- The Washington Times - Sunday, May 10, 2015


Much of the front row of the Verizon Center press box spent its time before the start of Game 6 on Sunday night trying to determine how historically epic a failure it would be for the Washington Capitals to blow a 3-1 lead to the New York Rangers in this best-of-seven, second round Stanley Cup playoff series.

Less than a minute into the start of the game, we had a feeling it wasn’t a waste of time.

The Rangers broke through the mighty Braden Holtby just 40 seconds into the first period, on a goal by Chris Kreider, as the Capitals‘ chronic attention deficit disorder problems popped up again at a bad time.

Sometimes it’s as if the Capitals need to get a cup of coffee and a chance to read the paper before the start of play — and of all times, when a sense of urgency was needed from the drop of the puck.

Washington needed to approach Game 6 at home as if it was they, and not the Rangers, who were on the brink of being eliminated, because no one should feel good about going back to Madison Square Garden for a game seven Wednesday night.

Some suggested the Capitals did just that — played like it was a typical Washington elimination game.

“It’s one game,” Capitals coach Barry Trotz said. “Loser goes home. I don’t think you say there is more pressure on us than them. No matter what, someone’s going home.”

I think Capitals fans are very familiar with how the process works.

After taking the early 1-0 lead, the Rangers bookended their first period with another Kreider score with less than one second — one second — left in the first period to take a 2-0 lead. New York had opened the period with an attack on Holtby — 20 shots on goal — and didn’t stop until it was over.

The Capitals hardly folded, though. Whatever was said in that locker room between periods worked better than a bowl full of Ritalin to get this team to pay attention. They out shot the Rangers, 18-4, in the second period, but came away with just one goal — and, like the Rangers to start the game, it came  from Jason Chimera after just 28 seconds into the second period.

New York seemingly put the game away with a 4-1 lead with goals by Rick Nash (again, with less than a minute gone in the third period) and Dan Boyle, but Washington answered back with goals from Evgeny Kuznetsov and Joel Ward. The Rangers, though, hung on for the 4-3 win, thanks to their penalty kill at the end of the game.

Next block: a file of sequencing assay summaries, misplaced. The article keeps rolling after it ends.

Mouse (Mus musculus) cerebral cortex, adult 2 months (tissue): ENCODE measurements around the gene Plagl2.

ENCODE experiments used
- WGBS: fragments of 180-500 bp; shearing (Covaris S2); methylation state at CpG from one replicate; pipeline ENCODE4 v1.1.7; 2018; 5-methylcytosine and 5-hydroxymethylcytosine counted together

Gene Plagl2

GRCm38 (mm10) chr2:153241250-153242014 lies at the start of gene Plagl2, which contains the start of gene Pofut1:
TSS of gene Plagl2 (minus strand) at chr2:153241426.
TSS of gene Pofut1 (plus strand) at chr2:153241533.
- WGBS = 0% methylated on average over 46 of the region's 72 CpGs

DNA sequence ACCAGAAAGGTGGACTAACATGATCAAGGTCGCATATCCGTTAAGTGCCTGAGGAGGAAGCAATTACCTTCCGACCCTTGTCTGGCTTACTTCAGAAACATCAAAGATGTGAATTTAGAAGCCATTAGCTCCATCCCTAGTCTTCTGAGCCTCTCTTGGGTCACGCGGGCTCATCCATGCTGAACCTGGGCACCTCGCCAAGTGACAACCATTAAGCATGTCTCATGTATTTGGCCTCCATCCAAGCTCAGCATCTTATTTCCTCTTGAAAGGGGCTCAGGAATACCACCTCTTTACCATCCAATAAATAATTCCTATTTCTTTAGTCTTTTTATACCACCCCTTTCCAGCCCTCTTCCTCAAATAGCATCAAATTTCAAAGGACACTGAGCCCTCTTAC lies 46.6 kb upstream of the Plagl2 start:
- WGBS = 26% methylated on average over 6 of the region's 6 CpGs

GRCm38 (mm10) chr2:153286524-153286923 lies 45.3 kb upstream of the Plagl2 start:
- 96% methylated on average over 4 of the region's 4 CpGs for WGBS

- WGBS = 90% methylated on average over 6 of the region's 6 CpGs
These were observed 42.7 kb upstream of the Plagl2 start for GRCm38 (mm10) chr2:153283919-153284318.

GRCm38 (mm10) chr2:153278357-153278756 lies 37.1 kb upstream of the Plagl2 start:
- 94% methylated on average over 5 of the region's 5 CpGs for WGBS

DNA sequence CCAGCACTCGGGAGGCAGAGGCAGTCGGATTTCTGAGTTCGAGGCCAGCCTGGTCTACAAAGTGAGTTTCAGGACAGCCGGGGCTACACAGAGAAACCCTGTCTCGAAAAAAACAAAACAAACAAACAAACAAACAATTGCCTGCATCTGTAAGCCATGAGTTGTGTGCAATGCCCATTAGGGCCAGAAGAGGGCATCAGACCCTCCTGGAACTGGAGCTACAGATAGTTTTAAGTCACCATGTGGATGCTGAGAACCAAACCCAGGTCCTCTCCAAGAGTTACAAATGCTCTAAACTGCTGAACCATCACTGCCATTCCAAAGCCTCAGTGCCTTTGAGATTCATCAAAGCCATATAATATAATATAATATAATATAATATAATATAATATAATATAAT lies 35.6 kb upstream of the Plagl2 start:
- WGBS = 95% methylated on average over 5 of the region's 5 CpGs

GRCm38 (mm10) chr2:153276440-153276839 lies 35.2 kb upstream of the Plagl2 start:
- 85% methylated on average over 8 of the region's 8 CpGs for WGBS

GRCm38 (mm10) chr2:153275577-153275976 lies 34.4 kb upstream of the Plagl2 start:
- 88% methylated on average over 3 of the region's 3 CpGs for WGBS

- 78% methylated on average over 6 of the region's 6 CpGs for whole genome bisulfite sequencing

The Capitals, once in control, now seem lost. The best power play in hockey this season went 0-for-4 Sunday night and has just one goal to show for 12 opportunities.

This was the first time Washington had lost back-to-back games since March 13. They had come back from losses four times so far in these playoffs before losing Game 5, 2-1, on Friday night in overtime in New York and then Sunday night’s 4-3 loss at Verizon Center. It was their first home loss since they opened the playoffs on April 15 with a 4-1 loss to the New York Islanders.

So here it is, the sad song that will be sung from now until Wednesday night in New York: The Capitals have blown more 3-1 playoff series leads than any other NHL franchise, losing four times after being up by that margin in the series. Consider that the Montreal Canadiens have been in existence since 1909, the Capitals since 1974, and the Capitals didn’t start to even get a chance to fail in the playoffs until they made it for the first time in 1983.

There was 1987, when they lost to the New York Islanders after taking a 3-1 lead. Five years later, the Capitals blew a 3-1 series lead against the Pittsburgh Penguins. Three years later, a repeat — leading Pittsburgh 3-1, only to go on to lose the seven-game series. Then, the most recent epic failure — going into the first round as the No. 1 seed, the Presidents’ Trophy winners as the best team in the regular season, on their way to eliminating the eighth-seeded Canadiens with a 3-1 lead, only to — well, you know.

Now the new world order of Washington sports will be put to the ultimate test — the Paul Pierce last-second bank shot, the Bryce Harper game-winning home runs, the sense that what has always gone wrong before will go right now — on Wednesday night in New York.

• Thom Loverro is co-host of “The Sports Fix,” noon to 2 p.m. daily on ESPN 980 and espn980.com.

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